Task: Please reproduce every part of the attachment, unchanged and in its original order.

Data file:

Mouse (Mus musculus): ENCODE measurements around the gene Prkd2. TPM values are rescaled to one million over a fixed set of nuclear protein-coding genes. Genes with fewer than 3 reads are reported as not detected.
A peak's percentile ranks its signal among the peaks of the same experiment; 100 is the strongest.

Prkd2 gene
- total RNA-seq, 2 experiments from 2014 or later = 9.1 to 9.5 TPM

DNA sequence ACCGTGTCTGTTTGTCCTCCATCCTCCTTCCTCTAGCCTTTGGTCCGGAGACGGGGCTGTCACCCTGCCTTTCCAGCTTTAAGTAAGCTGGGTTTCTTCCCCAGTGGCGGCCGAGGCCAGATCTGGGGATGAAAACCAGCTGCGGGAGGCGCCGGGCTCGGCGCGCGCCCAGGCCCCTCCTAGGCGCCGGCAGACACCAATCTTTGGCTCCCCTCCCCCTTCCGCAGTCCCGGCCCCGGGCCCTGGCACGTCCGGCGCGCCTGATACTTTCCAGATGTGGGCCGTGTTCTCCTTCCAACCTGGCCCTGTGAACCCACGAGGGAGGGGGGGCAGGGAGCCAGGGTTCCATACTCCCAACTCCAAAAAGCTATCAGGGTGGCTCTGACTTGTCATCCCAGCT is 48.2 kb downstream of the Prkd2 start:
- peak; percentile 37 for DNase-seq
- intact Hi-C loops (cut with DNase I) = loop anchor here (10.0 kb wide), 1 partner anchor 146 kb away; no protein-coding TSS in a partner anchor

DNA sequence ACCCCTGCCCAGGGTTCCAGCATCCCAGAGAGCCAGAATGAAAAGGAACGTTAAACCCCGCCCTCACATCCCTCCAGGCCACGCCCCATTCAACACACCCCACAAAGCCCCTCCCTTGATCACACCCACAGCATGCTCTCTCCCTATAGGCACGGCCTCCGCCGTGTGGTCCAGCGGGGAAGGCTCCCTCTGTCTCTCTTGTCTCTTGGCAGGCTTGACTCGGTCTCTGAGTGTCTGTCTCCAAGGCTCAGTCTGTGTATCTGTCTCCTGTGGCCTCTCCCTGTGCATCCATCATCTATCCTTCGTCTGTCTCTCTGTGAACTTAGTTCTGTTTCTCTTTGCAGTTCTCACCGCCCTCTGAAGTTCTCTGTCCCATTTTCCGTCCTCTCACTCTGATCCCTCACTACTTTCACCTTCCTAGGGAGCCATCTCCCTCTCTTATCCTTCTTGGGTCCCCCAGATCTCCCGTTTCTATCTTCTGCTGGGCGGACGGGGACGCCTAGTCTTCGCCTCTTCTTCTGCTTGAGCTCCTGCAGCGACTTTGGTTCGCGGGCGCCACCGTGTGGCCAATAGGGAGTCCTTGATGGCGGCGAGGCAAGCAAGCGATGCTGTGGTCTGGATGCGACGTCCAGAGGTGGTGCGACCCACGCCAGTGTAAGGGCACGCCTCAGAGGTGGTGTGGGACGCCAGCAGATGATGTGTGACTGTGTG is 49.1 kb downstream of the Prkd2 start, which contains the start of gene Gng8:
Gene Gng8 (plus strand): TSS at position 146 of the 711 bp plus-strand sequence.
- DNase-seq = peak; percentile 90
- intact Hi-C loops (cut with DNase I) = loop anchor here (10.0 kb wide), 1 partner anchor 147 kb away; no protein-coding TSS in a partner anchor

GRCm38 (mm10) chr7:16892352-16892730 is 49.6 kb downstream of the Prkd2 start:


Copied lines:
Mouse (Mus musculus): ENCODE measurements around the gene Prkd2. TPM values are rescaled to one million over a fixed set of nuclear protein-coding genes. Genes with fewer than 3 reads are reported as not detected.
A peak's percentile ranks its signal among the peaks of the same experiment; 100 is the strongest.

Prkd2 gene
- total RNA-seq, 2 experiments from 2014 or later = 9.1 to 9.5 TPM

DNA sequence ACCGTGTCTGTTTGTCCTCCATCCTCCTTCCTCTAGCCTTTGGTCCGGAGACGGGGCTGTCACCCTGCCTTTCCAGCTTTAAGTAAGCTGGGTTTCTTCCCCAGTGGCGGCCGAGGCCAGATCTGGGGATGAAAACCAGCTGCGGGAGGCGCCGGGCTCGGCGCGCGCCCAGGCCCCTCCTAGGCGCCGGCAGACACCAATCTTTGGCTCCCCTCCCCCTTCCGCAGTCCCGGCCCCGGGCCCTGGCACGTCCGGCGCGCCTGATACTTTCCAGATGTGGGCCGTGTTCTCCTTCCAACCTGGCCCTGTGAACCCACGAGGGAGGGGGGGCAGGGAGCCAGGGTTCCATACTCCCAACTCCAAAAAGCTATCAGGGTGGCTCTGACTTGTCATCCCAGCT is 48.2 kb downstream of the Prkd2 start:
- peak; percentile 37 for DNase-seq
- intact Hi-C loops (cut with DNase I) = loop anchor here (10.0 kb wide), 1 partner anchor 146 kb away; no protein-coding TSS in a partner anchor

DNA sequence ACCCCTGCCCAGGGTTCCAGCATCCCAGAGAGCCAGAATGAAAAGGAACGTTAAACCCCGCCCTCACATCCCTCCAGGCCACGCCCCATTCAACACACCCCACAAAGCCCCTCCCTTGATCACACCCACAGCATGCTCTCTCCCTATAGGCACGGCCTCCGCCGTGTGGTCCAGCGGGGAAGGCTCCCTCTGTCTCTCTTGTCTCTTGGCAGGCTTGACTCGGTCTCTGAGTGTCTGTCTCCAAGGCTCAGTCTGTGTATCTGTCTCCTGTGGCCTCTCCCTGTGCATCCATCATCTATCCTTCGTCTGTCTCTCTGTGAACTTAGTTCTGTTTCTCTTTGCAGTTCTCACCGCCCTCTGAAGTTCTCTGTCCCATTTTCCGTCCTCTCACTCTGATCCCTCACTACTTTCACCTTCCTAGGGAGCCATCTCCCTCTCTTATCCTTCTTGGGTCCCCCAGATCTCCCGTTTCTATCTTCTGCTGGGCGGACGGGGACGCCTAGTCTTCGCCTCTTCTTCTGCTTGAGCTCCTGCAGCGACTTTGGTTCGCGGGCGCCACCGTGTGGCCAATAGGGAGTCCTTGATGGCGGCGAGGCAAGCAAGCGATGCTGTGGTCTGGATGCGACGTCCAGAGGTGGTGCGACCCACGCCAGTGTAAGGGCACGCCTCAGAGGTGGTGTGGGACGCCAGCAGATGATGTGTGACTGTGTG is 49.1 kb downstream of the Prkd2 start, which contains the start of gene Gng8:
Gene Gng8 (plus strand): TSS at position 146 of the 711 bp plus-strand sequence.
- DNase-seq = peak; percentile 90
- intact Hi-C loops (cut with DNase I) = loop anchor here (10.0 kb wide), 1 partner anchor 147 kb away; no protein-coding TSS in a partner anchor

GRCm38 (mm10) chr7:16892352-16892730 is 49.6 kb downstream of the Prkd2 start: